BRI­TISH TORIES TO STICK TO EL­DERLY CARE CUTS

El­derly home­own­ers will have to pay more for their old-age care

New Straits Times - - World -

LON­DON

BRI­TISH Prime Min­is­ter Theresa May’s Con­ser­va­tive Party said yes­ter­day that it would not ditch pro­pos­als to re­duce sup­port for el­derly vot­ers, as opin­ion polls show­ing their lead ahead of the June 8 na­tional elec­tion fall­ing.

Polls pub­lished on Satur­day showed the Con­ser­va­tive lead over the cen­tre-left Labour Party had nar­rowed af­ter both par­ties set out their pol­icy of­fer­ings last week — the first real sign that an ex­pected vic­tory for May could be less em­phatic than many had pre­dicted.

May has faced crit­i­cism from po­lit­i­cal ri­vals and pres­sure groups over her planned so­cial care re­forms, which in­clude mak­ing el­derly home­own­ers, a core voter group for the Con­ser­va­tives, pay more to­wards their oldage care

The crit­i­cism, in­clud­ing within the Sun­day edi­tions of usu­ally friendly right-leaning news­pa­pers, prompted se­nior min­is­ters to de­fend the re­form pack­age in a series of tele­vi­sion in­ter­views.

“This is nec­es­sary... we have to do some­thing about the huge costs of so­cial care,” For­eign Sec­re­tary Boris John­son said.

The grow­ing cost of car­ing for the el­derly as the pop­u­la­tion ages is a prob­lem that has be­dev­illed suc­ces­sive gov­ern­ments, with the cur­rent sys­tem widely seen as in­ad­e­quate.

“I do un­der­stand peo­ple’s reser­va­tions and the ques­tions that some peo­ple are ask­ing about the de­tail of all this, but the broad thrust is right,” said John­son.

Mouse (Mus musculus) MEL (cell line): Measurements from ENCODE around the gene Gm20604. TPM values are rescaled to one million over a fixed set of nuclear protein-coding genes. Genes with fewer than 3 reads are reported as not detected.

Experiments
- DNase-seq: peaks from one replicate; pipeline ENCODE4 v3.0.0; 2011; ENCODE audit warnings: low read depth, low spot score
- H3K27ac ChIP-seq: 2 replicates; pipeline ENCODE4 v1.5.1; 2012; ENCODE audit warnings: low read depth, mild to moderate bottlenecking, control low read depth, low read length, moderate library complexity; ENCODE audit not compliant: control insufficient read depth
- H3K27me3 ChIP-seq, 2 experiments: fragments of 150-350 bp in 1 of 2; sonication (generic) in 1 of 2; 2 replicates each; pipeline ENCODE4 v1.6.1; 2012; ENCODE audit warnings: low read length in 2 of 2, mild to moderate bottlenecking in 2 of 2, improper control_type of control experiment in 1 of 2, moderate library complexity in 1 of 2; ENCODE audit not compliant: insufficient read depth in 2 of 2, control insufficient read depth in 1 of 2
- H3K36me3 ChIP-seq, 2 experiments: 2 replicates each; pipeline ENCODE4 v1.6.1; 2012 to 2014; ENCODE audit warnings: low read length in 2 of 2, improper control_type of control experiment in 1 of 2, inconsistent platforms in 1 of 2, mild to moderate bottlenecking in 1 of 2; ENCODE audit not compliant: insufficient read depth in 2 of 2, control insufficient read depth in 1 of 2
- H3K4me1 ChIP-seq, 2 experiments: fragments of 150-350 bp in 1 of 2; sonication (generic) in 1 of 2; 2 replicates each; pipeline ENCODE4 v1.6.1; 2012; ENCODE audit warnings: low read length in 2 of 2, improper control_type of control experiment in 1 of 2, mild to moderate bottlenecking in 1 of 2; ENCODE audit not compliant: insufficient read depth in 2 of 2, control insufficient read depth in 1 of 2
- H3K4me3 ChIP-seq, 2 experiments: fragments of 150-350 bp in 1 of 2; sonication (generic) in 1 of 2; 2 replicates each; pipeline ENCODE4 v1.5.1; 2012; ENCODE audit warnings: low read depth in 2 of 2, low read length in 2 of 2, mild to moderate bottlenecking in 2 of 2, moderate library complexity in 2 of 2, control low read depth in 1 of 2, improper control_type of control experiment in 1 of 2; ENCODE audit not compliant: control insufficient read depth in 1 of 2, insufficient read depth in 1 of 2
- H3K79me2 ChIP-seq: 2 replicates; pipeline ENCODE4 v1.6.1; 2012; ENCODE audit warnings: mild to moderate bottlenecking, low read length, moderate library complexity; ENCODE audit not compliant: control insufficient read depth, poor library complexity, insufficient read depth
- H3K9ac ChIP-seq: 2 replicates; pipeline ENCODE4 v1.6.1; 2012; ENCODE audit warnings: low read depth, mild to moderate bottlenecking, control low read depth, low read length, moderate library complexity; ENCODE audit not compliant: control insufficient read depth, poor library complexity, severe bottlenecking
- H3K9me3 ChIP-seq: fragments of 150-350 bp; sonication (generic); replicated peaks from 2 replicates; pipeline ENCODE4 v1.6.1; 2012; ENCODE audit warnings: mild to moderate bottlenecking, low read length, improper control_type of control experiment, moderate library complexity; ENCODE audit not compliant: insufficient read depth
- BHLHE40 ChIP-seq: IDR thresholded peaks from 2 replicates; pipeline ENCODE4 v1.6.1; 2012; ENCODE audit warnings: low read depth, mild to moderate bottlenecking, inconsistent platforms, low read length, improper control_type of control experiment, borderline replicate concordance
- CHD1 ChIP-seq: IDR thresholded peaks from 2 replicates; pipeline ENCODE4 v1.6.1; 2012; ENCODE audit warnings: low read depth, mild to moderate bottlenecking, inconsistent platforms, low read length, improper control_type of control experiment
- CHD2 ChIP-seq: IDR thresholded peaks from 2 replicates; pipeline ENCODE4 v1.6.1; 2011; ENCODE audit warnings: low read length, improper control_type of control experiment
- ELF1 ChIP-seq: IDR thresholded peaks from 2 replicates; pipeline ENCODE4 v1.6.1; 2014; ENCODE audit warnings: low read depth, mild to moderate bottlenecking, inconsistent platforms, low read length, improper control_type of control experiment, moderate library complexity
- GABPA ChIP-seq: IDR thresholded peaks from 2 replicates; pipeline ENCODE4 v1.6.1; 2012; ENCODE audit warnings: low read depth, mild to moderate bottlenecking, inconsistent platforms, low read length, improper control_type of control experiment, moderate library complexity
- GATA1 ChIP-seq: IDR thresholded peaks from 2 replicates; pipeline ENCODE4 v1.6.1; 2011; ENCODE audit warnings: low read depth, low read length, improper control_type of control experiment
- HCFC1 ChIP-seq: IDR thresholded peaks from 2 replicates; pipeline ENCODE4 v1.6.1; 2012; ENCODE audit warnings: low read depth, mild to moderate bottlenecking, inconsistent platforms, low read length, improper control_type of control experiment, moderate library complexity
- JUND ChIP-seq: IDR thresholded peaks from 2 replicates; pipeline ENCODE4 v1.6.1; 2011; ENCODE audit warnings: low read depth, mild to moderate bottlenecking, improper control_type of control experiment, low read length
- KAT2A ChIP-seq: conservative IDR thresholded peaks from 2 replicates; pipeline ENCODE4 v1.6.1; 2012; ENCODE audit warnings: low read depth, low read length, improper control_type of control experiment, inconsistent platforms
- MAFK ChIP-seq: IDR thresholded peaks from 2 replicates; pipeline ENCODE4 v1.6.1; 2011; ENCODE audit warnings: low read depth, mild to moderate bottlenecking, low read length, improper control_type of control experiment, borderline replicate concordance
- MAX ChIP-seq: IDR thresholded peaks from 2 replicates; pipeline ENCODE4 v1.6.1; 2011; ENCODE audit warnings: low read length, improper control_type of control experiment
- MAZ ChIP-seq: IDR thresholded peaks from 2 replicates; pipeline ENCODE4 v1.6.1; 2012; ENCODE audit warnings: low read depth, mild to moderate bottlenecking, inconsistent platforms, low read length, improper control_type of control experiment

In an in­ter­view on the BBC, Damian Green, pen­sions min­is­ter and a close May ally, was asked whether the gov­ern­ment would re­con­sider the planned changes. He said: “No”.

One poll showed Labour had halved the Con­ser­va­tives’ lead to nine per­cent­age points; the first sin­gle-fig­ure gap since May called the snap elec­tion hop­ing for a re­sound­ing vic­tory that would strengthen her man­date to ne­go­ti­ate Bri­tain’s exit from the Euro­pean Union.

Labour leader Jeremy Cor­byn, whose man­i­festo launch set out plans for higher state in­vest­ment and na­tion­al­i­sa­tion of some ser­vices, said the Con­ser­va­tives were be­tray­ing Bri­tain’s el­derly.

“Theresa May and the Con­ser­va­tives won’t stand up for pen­sion­ers, their only con­cern is their bil­lion­aire friends,” he said.

The Con­ser­va­tives are por­tray­ing Cor­byn as an out-of-touch left-winger. Reuters

REUTERS PIC

Bri­tish Prime Min­is­ter Theresa May ar­riv­ing at the Eal­ing Con­ser­va­tive As­so­ci­a­tion in Lon­don on Satur­day.

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